While the 2020 US election has some races still to be determined, the overall picture is clear. Former Vice President Joe Biden will likely be confirmed and sworn in as President on January 20, 2021; the Democrats will retain control of the House of Representatives, albeit with a very slim majority; and the US Senate control hangs in the balance as the country waits for the outcome of the Georgia run-off elections on January 5, 2021.
The 2020 election resulted in the Republicans gaining seats in the House of Representatives bringing the party breakdown to around 212 Republicans and 223 Democrats. In the US Senate, Republicans will hold a 50-48 majority with 2 Senate races in Georgia to be determined in a run-off election on January 5, 2021. Should the Democratic candidates win both seats, they will control the US Senate with the Vice President breaking any tie votes. However, if the Republicans win one or both seats, they will retain their majority.
President Trump and the current Congress must fund the government beyond the end of this year – we have already seen the COVID relief package agreed and there is increasing pressure around the annual National Defense Authorization Act.
Looking into 2021, President-Elect Biden has strong bipartisan relationships in Congress given his 40+ years in the US Senate. Biden and Congressional leaders will face challenges in finding consensus on issues such as defense and civilian spending under a growing budget deficit, tax and economic policy, healthcare reform, immigration reform, and an overhaul of the nation’s infrastructure.
In addition to the challenges mentioned above, President-Elect Biden has outlined four major priorities for his incoming Administration: (1) COVID-19; (2) economic recovery; (3) racial equity; and (4) climate change. His actions will reflect these priorities in policy, personnel, and politics.
The public health and economic crises will command the majority of the Biden Administration’s early actions. Among his first official actions was the creation of a COVID-19 Advisory Board to address the global COVID-19 case surge, to ensure the safe and equitable distribution of vaccine(s), and protect at-risk populations. The new Administration will also provide support to businesses and individuals struggling through the ongoing economic downturn.
On issues important to Department of Defense and Health and Human Services federal contractors, we anticipate the changes outlined below.
President-elect Biden indicated he will return federal agencies to full workforce capacity and that he believes that a strong and dynamic workforce is key to his Administration’s success. The federal contracting budget totaled $600 billion in 2019 and is not expected to decrease under Biden. However, Biden stated his federal contracting rules will include programs to promote businesses owned by women, minorities, and wounded veterans. The new Administration will push for increased wages (minimum $15 per hour wage under all new federal procurements) and benefits for federal contractors, while also reinstating diversity training programs. On procurement, expect growing pricing competition, continued retrenched incumbents due to cautious contracting officers, focus on “Buy American”, and the establishment of a Federal Procurement Center to support women and minority-owned businesses.
The Biden Administration will face difficult fiscal decisions given recent deficit spending increases resulting from the pandemic. On February 1, 2021, the Biden Administration is expected to release its first annual budget request. This will be the first public document outlining the new President’s policy and spending priorities for the coming years. The Biden Administration must delicately balance discretionary spending between defense and non-defense accounts and will face pressure from legislators to either increase or decrease spending on each side of that ledger.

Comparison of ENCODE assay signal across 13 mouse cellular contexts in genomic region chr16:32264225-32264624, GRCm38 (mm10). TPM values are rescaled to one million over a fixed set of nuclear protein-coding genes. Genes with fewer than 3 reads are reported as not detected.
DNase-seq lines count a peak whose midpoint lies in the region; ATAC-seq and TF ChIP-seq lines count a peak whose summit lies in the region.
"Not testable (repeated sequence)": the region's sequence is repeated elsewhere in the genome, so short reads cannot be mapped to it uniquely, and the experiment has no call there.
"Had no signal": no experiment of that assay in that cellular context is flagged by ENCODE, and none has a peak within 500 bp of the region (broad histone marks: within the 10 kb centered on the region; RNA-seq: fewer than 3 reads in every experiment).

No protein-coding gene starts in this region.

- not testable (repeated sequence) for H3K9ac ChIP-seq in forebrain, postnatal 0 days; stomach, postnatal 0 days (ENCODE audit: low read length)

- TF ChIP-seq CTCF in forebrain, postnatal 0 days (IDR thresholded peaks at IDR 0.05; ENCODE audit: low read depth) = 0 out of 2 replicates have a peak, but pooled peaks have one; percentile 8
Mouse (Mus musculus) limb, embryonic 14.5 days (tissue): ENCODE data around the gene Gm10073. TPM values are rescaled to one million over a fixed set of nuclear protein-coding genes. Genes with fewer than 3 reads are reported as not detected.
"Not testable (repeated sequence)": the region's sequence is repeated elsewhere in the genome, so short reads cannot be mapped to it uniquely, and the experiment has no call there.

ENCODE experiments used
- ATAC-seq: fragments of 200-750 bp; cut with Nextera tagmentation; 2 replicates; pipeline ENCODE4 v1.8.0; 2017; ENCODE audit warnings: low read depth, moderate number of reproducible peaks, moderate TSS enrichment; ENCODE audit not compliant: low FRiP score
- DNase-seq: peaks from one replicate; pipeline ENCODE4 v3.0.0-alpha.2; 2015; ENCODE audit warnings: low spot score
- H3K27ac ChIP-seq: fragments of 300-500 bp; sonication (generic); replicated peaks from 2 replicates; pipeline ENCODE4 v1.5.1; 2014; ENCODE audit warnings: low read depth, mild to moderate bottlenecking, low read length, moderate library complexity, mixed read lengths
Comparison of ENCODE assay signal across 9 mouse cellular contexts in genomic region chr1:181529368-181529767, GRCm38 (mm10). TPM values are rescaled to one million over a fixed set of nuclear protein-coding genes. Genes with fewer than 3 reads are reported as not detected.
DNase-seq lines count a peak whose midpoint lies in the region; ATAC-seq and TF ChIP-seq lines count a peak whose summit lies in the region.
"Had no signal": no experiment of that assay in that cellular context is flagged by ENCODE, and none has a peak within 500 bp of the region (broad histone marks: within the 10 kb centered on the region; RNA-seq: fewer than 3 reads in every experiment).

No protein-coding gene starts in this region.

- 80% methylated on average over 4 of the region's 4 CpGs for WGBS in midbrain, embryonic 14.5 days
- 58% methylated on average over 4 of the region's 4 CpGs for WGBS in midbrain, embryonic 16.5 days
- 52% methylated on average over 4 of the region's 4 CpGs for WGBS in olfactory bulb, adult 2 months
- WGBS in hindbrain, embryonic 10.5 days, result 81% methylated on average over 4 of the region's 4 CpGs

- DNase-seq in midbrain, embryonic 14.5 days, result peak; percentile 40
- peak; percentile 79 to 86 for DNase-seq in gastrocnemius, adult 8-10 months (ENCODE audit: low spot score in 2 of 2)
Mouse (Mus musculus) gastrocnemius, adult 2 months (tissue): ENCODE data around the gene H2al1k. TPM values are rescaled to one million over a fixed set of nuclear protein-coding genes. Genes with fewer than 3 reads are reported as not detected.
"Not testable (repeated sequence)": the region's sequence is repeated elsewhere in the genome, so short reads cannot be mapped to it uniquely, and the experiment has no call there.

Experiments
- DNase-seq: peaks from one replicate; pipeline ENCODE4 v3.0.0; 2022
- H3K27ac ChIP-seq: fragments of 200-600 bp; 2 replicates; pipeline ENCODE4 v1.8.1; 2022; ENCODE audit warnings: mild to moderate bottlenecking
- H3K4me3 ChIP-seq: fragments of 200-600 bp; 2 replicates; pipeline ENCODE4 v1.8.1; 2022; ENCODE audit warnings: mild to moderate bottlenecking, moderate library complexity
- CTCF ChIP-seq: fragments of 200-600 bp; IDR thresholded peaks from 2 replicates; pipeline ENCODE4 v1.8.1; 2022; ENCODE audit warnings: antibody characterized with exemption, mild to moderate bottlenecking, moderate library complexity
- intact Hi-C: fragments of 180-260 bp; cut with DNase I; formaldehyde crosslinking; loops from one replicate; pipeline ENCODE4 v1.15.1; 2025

Democratic progressives are likely to pursue reductions to the current FY21 Department of Defense budget of $740.5 billion. However, Biden has stated that he does not plan significant defense budget cuts and indicated his willingness to work with legislators in pursuing consistency in Department of Defense spending at $740 billion for FY22.
President-elect Biden’s victory likely put an end to legislative efforts to “repeal and replace” the Affordable Care Act (ACA) since he will not sign into law any bill repealing the ACA. While Biden avoided calling for a national government-funded healthcare system, he will work to protect and improve the ACA, while expanding the health care exchange offering to include a federally-funded public option. Biden’s ACA-proposed reforms include expanding ACA premium support and tax credits so lower and middle-income families can afford to enroll through the ACA exchanges, auto-enrolling beneficiaries who meet certain income limits in the public option, and improving the quality of the plans offered on the exchanges.
Moreover, the US Supreme Court is expected to rule on the constitutionality of the ACA in late spring/early summer of 2021. The ruling may necessitate minor action on the ACA should the court leave the law in place or a major overhaul should the court rule the law unconstitutional.
President-Elect Biden faces many challenges in the first year. These include quickly and effectively addressing the COVID-19 pandemic and establishing a foundation for an economic recovery for individuals, families, and employers. Biden must do this while navigating a slim partisan majority in the US House, most likely a Senate controlled by the Republicans, and compromising with the various groups within each Party that will try to pull him to the left or right on all these issues.